Decreasing returns to scale

From Croatia and Uruguay to Denmark and Sweden, small countries at the World Cup are showing that small size is not a major constraint on performance (even if Iceland were unable to make it through).  Being a football superpower does not buy you much anymore: talk to Germany – or indeed to Italy, who failed to qualify.

But this reality is not confined to football.  Power is a slippery concept.  As Moses Naim wrote in The End of Power, ‘being in charge isn’t what it used to be’.  In a more complex world, large powers are increasingly constrained by smaller challengers, finding it more difficult to exert power.

Globalisation and an increasingly broad distribution of economic power has effectively made all countries small.  External events intrude further into domestic affairs, and it is increasingly difficult for even the largest economies to exercise full policy autonomy – or to project power.  This is one of the reasons for domestic political frustration in many countries – voters want to ‘take back control’.   And it also has implications for understanding how national policy responses will play out.

First, there is a high risk that large countries over-estimate their effective size or power and make costly decisions.  Making American Great Again is an explicitly nostalgic agenda, but the world has moved on.  Using the US/Japan trade disputes of the 1980s as the template – which is what many in the Trump Administration seem to be doing – is misleading.  The economic and political relativities between the US and Japan in the 1980s are not the same as those between the US and China today.

Mr Trump is over-estimating the negotiating position of the US; the US cannot just steamroll China or the EU.  This will also be a costly process for the US – the Harley Davidson decision this week is just one example.  And the risk is that frustrated large powers subsequently reach for bigger weapons, such as exchange rate intervention (and leaning on the Fed).  But the ability of the US to impose a Plaza Accord style resolution is no longer possible as it was in 1985.  It is a much different world than 1999, when Time Magazine could feature the American triumvirate of Alan Greenspan, Larry Summers and Bob Rubin as ‘the committee to save the world’.

The US will pay a long-term cost, accelerating the transition from its central economic and political position (including its reserve currency status).  This is disguised in the short-term because of macro stimulus, but the tectonic plates are moving.

Brexit is another example of the costs of countries (voters) over-estimating their national place in the world.  The direction of travel increasingly looks like little England rather than global Britain. I remain confident that a fudged, soft Brexit solution will be found, but this is a lot to pay for obtaining a worse version of the status quo ante.

The US and UK are not the only countries over-reaching.  The more assertive economic and political behaviour from China is another concerning trend; as are the actions of various autocratic regimes, from Turkey to Russia.  Reality will bite for these countries as well – in the short-term, as much from market discipline as from political forces.

Second, bystander countries can get hurt by the hubristic decision-making of large countries.  I wrote last year that large countries over-estimating their size would be a major source of global economic and political risk.  Although big powers may not be big enough to exert themselves in an unconstrained way, they are big enough to impose costs on others.  The OECD and IMF continue to note that the global economic outlook is sensitive to decisions made by large countries.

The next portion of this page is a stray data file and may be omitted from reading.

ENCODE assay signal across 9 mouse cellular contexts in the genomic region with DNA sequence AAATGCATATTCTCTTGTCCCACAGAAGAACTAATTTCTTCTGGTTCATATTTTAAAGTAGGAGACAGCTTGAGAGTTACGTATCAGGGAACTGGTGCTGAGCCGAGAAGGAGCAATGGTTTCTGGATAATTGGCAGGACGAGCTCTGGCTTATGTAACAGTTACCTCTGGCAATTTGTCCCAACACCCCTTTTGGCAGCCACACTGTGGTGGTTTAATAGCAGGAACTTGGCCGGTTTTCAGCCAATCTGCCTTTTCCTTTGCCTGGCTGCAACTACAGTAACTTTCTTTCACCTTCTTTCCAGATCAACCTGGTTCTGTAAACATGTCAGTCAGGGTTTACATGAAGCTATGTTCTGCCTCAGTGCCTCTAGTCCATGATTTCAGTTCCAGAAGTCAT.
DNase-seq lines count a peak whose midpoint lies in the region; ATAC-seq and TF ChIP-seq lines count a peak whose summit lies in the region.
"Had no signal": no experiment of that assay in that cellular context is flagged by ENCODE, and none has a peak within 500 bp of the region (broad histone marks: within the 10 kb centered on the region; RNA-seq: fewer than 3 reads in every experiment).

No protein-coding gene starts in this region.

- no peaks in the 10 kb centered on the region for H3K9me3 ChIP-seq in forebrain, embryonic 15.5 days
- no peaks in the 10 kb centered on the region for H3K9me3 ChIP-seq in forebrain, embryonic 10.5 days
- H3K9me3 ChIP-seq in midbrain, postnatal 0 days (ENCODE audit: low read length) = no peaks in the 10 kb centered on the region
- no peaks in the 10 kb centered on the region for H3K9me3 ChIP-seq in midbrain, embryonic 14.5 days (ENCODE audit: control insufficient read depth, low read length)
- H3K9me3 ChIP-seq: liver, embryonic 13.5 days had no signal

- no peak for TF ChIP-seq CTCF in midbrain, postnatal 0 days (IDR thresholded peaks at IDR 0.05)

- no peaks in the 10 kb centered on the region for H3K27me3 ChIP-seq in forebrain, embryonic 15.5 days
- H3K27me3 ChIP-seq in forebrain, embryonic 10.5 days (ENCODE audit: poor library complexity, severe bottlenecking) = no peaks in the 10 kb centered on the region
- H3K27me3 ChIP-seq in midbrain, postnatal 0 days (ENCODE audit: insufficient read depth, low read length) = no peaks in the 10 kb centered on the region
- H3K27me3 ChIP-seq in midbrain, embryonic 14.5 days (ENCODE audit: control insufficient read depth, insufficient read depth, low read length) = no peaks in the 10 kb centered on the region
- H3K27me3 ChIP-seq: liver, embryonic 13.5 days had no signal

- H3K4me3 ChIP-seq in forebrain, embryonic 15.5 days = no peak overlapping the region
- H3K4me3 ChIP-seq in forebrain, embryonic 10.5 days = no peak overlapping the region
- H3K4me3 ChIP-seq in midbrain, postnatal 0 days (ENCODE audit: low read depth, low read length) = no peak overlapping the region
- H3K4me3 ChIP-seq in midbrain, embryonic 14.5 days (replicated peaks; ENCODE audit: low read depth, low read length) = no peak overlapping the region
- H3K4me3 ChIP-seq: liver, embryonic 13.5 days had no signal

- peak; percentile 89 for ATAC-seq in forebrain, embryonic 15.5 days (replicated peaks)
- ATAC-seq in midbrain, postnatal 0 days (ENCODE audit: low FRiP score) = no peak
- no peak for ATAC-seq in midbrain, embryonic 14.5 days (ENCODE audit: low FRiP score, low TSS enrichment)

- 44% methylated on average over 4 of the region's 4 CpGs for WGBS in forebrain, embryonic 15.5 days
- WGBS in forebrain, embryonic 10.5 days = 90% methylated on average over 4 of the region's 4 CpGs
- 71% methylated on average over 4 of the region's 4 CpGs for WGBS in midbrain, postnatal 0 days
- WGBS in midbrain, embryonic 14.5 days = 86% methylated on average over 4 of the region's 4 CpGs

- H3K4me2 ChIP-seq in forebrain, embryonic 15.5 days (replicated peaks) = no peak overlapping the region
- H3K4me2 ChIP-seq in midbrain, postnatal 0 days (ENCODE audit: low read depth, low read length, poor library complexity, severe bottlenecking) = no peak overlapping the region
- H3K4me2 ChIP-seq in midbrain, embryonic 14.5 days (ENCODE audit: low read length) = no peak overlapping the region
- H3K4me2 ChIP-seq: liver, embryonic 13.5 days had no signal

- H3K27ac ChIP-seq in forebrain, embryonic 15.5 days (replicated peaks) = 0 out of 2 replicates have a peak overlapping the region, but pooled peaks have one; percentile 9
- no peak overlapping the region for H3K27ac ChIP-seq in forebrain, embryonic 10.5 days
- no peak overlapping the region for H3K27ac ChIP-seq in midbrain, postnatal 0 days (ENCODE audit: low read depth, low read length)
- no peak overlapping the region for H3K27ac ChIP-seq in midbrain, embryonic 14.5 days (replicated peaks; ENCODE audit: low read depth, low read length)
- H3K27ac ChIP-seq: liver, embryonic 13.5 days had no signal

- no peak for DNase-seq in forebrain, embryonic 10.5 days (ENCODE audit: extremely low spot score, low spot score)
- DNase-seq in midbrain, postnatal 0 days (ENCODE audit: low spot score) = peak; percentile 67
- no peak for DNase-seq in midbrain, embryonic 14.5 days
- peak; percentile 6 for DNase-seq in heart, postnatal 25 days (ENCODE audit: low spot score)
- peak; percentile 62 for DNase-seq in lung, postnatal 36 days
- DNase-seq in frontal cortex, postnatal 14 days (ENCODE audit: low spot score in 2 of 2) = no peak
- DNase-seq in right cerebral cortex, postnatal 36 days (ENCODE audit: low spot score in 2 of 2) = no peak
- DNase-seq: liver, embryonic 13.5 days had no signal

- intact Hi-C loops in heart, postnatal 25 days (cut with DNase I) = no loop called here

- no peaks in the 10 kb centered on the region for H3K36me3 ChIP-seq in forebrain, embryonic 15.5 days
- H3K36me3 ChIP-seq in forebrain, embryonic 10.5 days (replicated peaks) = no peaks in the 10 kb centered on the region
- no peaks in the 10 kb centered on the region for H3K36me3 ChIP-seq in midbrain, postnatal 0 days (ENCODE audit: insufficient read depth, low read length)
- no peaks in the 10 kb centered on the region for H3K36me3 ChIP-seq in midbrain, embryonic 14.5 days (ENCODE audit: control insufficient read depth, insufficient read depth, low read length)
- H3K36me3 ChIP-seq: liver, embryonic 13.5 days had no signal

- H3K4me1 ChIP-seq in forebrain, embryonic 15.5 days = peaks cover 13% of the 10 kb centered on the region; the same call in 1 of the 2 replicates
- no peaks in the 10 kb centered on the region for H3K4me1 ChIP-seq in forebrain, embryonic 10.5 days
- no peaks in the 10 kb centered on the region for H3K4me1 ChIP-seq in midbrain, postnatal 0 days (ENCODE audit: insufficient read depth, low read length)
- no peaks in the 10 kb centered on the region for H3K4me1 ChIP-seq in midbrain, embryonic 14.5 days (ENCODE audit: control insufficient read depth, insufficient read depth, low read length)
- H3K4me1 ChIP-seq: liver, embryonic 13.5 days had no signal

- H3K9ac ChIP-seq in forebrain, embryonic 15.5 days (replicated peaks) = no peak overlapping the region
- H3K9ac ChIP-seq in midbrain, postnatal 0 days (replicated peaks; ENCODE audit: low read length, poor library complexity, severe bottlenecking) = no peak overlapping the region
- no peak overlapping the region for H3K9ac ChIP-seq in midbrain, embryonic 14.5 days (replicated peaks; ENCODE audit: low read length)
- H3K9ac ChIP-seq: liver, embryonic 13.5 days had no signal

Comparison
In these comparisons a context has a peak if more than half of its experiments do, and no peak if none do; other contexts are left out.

For example, trade conflict between large powers is a material economic risk.  My assessment is that these trade and investment tensions will be a central feature of the global economy for some time.  Similarly, there are material domestic political risks in major countries – from the US and China, to populism in countries like Italy – that could have international economic spillovers.  Markets have been too sanguine on where this is heading, and the recent repricing of these risks is appropriate.

The third implication is that without big powers no one is in charge – the G-zero world.  With no global or regional hegemon, reaching consensus on global issues – from financial stability to trade policy – becomes much more challenging.  This makes the global economy a riskier environment.  Countries are unable (and unwilling in some cases) to provide leadership. After the spectacular failure of the G7 Summit in Canada, it is very hard to imagine a coordinated policy response in the way that the G20 supported international policy efforts to the global financial crisis a decade ago.  Indeed, the US continues to actively undermine multilateral institutions such as the WTO.

And in Europe, France and Germany – traditionally the engine room of decision-making – are struggling to deliver reform.  This is partly due to differences between France and Germany, but also because of concerns from the growing Northern European alliance of small states.  These constraints on large powers can be a good thing – large countries do not always get things right – but it makes progress more complex.

This regime change to a more multipolar, centrifugal world will be bumpy, as governments (and electorates) take time to adapt to new realities.  This lowering of the decision-making centre of gravity will be a defining feature of the global economy alongside the shift from West to East.


David Skilling